Description This blue faience figurine is in the shape of a walking hippopotamus, although its legs have been removed. The painted black lotus buds and aquatic plants on its back evoke the hippopotamus’s Nile environment. A hippopotamus’s back rising out of the surface of the water evoked the first mound of creation from which the sun god emerged and life began. Lotus buds, too, were connected with creation and renewal, and thus this figurine was probably associated with rebirth and regeneration. Blue faience hippopotamuses were popular in burials of the Middle Kingdom through the Second Intermediate Period and could assist the deceased in the process of rebirth. The legs of this hippo were deliberately removed in ancient times to safeguard the deceased. The power of this creature was so great that preventative measures had to be taken to ensure it did not attack the deceased in the afterlife. Ancient Egyptians saw hippopotamuses as multifaceted, almost contradictory creatures. They were feared for their power and violence but also worshipped for their protection and strength. Hippopotamuses were associated with Taweret, the nurturing goddess who protected women and children, and Seth, the powerful god of disorder and violence.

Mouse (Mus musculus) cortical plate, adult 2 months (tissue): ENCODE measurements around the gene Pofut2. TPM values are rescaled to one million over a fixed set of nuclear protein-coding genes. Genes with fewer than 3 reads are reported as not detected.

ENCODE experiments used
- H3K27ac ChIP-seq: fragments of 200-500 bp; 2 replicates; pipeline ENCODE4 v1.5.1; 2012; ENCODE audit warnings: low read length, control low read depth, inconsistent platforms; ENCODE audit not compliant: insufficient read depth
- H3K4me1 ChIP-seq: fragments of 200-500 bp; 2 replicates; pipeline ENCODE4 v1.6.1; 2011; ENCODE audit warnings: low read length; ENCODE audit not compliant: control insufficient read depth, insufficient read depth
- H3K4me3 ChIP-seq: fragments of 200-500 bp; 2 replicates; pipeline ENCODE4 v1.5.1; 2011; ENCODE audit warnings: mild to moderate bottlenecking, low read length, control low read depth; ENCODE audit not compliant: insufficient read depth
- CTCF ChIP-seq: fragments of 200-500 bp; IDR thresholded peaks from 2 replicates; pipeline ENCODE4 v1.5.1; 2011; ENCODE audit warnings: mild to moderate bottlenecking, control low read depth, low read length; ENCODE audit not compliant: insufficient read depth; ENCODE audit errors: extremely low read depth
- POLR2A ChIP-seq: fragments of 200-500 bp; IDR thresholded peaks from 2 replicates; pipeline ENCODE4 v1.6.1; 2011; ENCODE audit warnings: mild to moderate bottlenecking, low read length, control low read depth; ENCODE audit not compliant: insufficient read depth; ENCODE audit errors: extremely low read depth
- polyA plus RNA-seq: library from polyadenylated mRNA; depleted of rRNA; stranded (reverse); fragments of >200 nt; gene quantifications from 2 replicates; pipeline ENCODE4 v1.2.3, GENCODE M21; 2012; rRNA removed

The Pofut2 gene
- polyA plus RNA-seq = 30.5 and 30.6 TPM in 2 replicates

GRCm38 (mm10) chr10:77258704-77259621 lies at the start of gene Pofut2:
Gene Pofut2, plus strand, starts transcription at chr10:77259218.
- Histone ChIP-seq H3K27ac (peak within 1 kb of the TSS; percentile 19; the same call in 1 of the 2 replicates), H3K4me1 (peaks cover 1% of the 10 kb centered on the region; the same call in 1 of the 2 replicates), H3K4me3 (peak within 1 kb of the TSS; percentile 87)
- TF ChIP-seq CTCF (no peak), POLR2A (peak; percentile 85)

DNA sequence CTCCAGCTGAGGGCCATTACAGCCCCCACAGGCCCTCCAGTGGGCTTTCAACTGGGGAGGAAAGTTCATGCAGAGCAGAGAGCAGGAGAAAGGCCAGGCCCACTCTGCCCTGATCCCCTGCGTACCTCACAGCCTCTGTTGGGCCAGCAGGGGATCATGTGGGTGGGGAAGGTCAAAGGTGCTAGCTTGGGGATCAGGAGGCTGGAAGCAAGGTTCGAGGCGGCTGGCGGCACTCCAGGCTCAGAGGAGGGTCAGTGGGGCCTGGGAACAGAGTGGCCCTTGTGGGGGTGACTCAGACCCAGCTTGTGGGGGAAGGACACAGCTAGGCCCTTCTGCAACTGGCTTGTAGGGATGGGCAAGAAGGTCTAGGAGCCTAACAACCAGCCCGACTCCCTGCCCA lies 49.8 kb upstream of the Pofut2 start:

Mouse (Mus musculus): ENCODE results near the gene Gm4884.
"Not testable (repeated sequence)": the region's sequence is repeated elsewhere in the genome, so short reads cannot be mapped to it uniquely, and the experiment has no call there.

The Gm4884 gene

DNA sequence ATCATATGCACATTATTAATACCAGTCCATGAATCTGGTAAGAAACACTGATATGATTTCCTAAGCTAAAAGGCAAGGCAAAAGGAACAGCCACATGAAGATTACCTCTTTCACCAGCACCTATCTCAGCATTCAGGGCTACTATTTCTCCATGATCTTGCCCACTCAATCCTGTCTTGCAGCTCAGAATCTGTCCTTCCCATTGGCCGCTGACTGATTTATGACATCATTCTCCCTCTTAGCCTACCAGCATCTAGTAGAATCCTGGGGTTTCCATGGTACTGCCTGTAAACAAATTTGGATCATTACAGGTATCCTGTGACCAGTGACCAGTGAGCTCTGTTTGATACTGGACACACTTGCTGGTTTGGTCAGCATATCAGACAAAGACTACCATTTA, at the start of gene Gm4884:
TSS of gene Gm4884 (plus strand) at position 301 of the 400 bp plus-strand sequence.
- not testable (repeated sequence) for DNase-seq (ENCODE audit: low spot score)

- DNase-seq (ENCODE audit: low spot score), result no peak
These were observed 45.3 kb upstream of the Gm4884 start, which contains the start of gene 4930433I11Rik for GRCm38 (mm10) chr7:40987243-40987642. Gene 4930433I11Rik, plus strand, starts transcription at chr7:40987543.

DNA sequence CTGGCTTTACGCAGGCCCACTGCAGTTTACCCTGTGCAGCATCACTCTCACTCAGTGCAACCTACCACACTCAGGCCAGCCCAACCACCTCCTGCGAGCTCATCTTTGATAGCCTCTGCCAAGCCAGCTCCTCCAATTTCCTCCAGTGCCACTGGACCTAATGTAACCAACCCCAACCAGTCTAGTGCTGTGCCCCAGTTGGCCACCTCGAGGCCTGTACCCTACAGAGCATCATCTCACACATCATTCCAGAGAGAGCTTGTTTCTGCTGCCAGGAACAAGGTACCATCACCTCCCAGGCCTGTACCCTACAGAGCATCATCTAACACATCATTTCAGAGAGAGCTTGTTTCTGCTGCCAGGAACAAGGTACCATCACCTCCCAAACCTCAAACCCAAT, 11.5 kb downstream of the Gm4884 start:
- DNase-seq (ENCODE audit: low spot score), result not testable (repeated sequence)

- Betty Cooke: The Circle and the Line. The Walters Art Museum, Baltimore. 2021-2022.
Provenance Rev. William MacGregor, Tamworth, Staffordshire, by 1898; Sale, Sotheby, Wilkinson & Hodge, London, June 26-29 and July 4-6, 1922, no. 261; Dikran Kelekian, Paris and New York, 1922, by purchase; Henry Walters, Baltimore, 1923, by purchase; Walters Art Museum, 1931, by bequest.
Credit Acquired by Henry Walters, 1923
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